Capstone Project Presentations

Our guidelines: Pick a topic, any topic, as long as it’s related to sustainability, find other people interested in your topic, research it and go. Admittedly, most of these ideas (especially my group’s) were put together at the least second, but they all spawned some really interesting discussions.

Me, Kelly and Dillon’s Project:image

My notes from everyone else’s presentations:

Students for Sustainability – Jaime and Amy
–          Create a sustainable idea, reach out to your network
–          More support = more change
–          College students surrounded by lots of resources, trying to connect their passions
–          Small ideas: motion sensor lighting, faucet flows, recycling water, composting in dining halls, rooftop gardens, CFL

A case for compost – an advocacy group – Jennifer, Amy, and Alicia
–          provide communities with composting consulting services
–          composting and recycling can divert 70%-90% of municipal solid waste
–          90 cities have composting programs while 8,660 have recycling programs
–          Model: San Francisco’s mandatory program where people are subject to fines
–          Promote widespread implementation through lots of pilot projects in schools, local govt, etc to educate the population
–          Have “pick up days” at these central locations
–          Make the blue, green, and black trash bins color coded nationwide

Making solar cheaper and more efficient – Kara and Sara
–          current shit: crystalline silicon, may 20% efficiency, current uses include remote areas communication traffic
–          Tandem cells: amorphous silicon and non crystalline silicon absorb different spectrums of light on the top and bottom of a cell
–          Solar paints
–          Nano-inks
–          Policies:

  • Feed-in tariffs
  • (run by DOE)
  • Restrictions on metering and networking

–          Social:

  • Used in developing nations
  • Create jobs
  • Recycle materials (glass and silicon?)

–          Economics:

  • Traditional pv cells require glass protection making them heavy
  • Need economies of scale to lower price
  • Chinese labor costs super low – how do we produce in the us?
  • Hoping to cut prices in half in the coming years

–          Solar glass and solar paints for car
–          Peroskite

Sustaina-city: a sustainable approach to city planning – Katie and Joelle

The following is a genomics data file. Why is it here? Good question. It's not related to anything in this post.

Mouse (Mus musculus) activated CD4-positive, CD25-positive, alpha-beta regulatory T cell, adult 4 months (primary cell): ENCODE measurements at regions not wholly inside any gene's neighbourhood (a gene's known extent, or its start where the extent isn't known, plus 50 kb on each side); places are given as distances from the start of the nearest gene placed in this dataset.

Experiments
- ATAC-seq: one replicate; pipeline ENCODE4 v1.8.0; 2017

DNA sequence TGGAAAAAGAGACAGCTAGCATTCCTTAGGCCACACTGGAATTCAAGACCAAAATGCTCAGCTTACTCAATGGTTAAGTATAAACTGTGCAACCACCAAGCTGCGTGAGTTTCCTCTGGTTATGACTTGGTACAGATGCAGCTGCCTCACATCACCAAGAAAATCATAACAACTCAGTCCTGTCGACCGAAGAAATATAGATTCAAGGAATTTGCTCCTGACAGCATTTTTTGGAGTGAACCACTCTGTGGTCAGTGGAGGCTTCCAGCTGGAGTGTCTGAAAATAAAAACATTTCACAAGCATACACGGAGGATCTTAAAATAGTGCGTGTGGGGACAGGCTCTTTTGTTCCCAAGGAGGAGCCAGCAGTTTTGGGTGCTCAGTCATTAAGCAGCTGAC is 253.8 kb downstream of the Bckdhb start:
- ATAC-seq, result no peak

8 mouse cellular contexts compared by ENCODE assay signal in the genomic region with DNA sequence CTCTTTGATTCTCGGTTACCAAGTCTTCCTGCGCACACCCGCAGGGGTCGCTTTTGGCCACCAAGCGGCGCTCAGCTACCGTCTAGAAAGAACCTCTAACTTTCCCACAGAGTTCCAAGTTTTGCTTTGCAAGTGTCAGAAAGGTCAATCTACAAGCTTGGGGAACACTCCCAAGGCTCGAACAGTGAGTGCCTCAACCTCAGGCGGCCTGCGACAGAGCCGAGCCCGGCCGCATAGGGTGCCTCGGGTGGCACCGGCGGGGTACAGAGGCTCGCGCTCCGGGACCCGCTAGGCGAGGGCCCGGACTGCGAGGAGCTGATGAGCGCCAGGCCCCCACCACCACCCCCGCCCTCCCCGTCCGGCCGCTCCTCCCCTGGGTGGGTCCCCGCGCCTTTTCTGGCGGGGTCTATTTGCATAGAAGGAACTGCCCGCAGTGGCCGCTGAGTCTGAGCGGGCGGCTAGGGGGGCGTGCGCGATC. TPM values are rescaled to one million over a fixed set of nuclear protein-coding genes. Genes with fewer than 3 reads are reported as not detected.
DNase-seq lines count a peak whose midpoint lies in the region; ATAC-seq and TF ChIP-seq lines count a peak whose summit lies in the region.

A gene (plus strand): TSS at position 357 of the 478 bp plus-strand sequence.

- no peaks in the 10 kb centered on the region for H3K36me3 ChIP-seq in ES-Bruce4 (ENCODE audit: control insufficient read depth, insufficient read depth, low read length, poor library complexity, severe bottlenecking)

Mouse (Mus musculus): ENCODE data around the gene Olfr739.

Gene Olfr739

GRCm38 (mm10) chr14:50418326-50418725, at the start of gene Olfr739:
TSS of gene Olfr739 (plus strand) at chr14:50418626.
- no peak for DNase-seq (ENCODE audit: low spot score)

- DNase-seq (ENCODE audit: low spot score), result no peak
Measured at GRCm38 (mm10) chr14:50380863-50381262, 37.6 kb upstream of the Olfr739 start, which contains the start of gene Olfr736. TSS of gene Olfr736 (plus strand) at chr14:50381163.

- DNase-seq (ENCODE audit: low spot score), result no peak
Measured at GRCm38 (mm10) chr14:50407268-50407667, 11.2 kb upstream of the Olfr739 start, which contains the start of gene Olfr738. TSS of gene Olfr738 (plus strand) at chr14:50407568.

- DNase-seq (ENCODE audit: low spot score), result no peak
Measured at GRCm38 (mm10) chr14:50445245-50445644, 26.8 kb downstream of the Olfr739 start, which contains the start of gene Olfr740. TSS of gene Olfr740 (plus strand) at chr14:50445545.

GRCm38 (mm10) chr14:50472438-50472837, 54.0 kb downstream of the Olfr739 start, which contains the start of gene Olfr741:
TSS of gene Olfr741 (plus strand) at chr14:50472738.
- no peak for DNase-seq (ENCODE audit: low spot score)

–          Mission: provide cities with a sustainable plan to follow
–          Sprawl: when cities expand their boundaries into bordering areas with low density development
–          A study done by Smart Growth America found a direct relationship between sprawl and chronic disease – more likely to walk less, weigh more, and have high blood pressure
–          Technology:

  • Transit/biking
    • Zip cars
    • Walking
    • Biking
    • Public transit
  • LEED certified buildings
  • Mixed use developments
    • Combine residential and commercial in a single building
    • Policy
      • Old laws prevent mixed housing developments from being adopted
      • Limits to non-residential portion of projects they insure to anywhere from 15-30% of its value – eliminating these caps could help mitigate the risk of some developers
  • Community gardens

–          Social Impact: People aren’t used to being in such close proximity – gated communities have allowed people to lock themselves in their own fortress, many don’t know their neighbor
–          Long term impact

Harvesting Lightening – Steve, Tom, Anggie

–           Ben franklin rap
–          100 lightning bolt strikes on the planet/hr
–          3 million volts/m, 10k-50k amps == GW of power in a single bolt of lightening
–          anatomy of a lightning strike – branches out until it reaches the ground, short to ground then pulses-          artificial lightening to charge cell phone
–          set up 6 towers in a football sized field, 20 yards apart – power house 500 yds away – towers have very thick gauge wire – wires enter vat with lots of impurities for high impedance to heat up everything – liquid is vaporized, steam powers generator

  • materials:
    • super thick gauge wire
    • methanol – holds heat better – creates steam for a  longer amount of time
  • Florida ideal location: the capital of lightening

–          Policies? What policies?
–          Cost

  • One-time cost: (total :1 million)
    • Storage tank: 40k
    • Methanol: 150k*$1.50
    • 100,000 in wire
    • steam turbine: 325k
    • power house: 75k
    • land: 50k
    • condenser: 50k

–          Feasibility: extremely unreliable

Standardizing the elimination of ghost power – Nick and Mike
–          where does ghost power come from?